What is arthritis?
Arthritis is a condition which causes swelling of the joints or connective tissue, which can lead to pain or physical limitations. It is the most common cause of disability in the US, and can affect people of any age, gender, or race.
There are over 100 types of arthritis, but common symptoms include:
- Joint pain
- Decreased range of motion
Symptoms can range from mild, moderate to severe. They may come and go, persist, or worsen over time. Learn more about the different types of arthritis, like juvenile arthritis, osteoarthritis and rheumatoid arthritis.
Treatment and management
If you are diagnosed with arthritis, your doctor may recommend the following as a part of your treatment plan:
- Medication: Medication can help slow the progression and ease symptoms of arthritis. Your doctor might recommend medication to help manage your pain, slow the progression of your arthritis, and ease symptoms.
- Physical Therapy: Physical therapy may include exercises to increase range of motion and strengthen muscles.
- Surgery: In some cases, surgery to repair, replace, or fuse the joint may be required.
- Healthy lifestyle: Physical activity and other lifestyle behaviors can help manage arthritis.
Lifestyle and arthritis
There are many resources and programs that can help you feel better and manage symptoms.
- Self-Management Education – These educational programs can help you gain skills and knowledge to better manage your symptoms and improve quality of life.
- Physical Activity – Staying active with arthritis can help alleviate pain. Try low impact activities, like walking, swimming, or biking.
- Diet – Eat anti-inflammatory foods like fish, nuts, whole grains, fruits and vegetables.
- Symptom Tracking – Keep track of how you are feeling, so you can talk to your doctor about any changes in your symptoms.
Nationwide, over 50 million adults reported having been diagnosed with arthritis.1 In Minnesota, 19.7% of adults have arthritis.2 That's 1 in every 5 adults in the state.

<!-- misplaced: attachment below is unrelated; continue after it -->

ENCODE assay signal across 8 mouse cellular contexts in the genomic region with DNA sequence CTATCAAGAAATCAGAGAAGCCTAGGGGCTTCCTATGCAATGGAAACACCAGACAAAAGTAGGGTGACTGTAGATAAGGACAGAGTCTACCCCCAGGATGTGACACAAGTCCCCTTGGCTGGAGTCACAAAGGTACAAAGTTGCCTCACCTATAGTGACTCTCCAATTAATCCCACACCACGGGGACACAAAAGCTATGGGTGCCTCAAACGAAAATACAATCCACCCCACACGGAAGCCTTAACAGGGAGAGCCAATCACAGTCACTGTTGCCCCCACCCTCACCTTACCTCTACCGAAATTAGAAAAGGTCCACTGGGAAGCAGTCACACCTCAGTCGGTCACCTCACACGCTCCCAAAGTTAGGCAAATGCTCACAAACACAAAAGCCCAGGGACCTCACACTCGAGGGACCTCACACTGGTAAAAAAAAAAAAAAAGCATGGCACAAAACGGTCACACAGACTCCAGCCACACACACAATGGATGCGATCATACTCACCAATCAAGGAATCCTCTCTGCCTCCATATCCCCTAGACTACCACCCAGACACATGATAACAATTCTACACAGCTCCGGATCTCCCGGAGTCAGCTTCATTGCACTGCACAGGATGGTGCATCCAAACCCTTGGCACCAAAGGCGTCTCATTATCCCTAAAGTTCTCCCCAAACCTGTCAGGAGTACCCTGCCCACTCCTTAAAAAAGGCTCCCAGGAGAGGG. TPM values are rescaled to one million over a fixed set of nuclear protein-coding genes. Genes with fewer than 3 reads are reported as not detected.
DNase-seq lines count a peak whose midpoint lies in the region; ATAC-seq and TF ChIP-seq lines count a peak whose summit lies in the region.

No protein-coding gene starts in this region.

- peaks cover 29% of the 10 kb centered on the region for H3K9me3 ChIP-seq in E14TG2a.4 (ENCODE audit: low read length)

Learn more about arthritis prevalence across the state: Arthritis in Minnesota Fact Sheet (PDF).
Certain risk factors may put you at higher risk of developing arthritis.
- Obesity or being overweight
- Joint injuries or overuse
Additional risk factors include age, sex, and family history. The likelihood of developing most types of arthritis increases with age, and women are more likely to develop arthritis than men. You also may be more likely to develop arthritis if your parents or siblings have it. Learn more about arthritis risk factors from the CDC.
Many of these risk factors can be minimized to lower your risk of developing arthritis by changing behavior.
Working towards maintaining a healthy weight through healthy eating and physical activity can help lessen this risk, or prevent arthritis symptoms from getting worse. Quitting smoking can also help reduce risk.
1 2013-2015 National Health Interview Survey. CDC. https://www.cdc.gov/arthritis/data_statistics/national-statistics.html
2 CDC Chronic Disease Indicators: Arthritis. 2016. https://nccd.cdc.gov/cdi/rdPage.aspx?rdReport=DPH_CDI.ExploreByTopic&islTopic=ART&islYear=9999&go=GO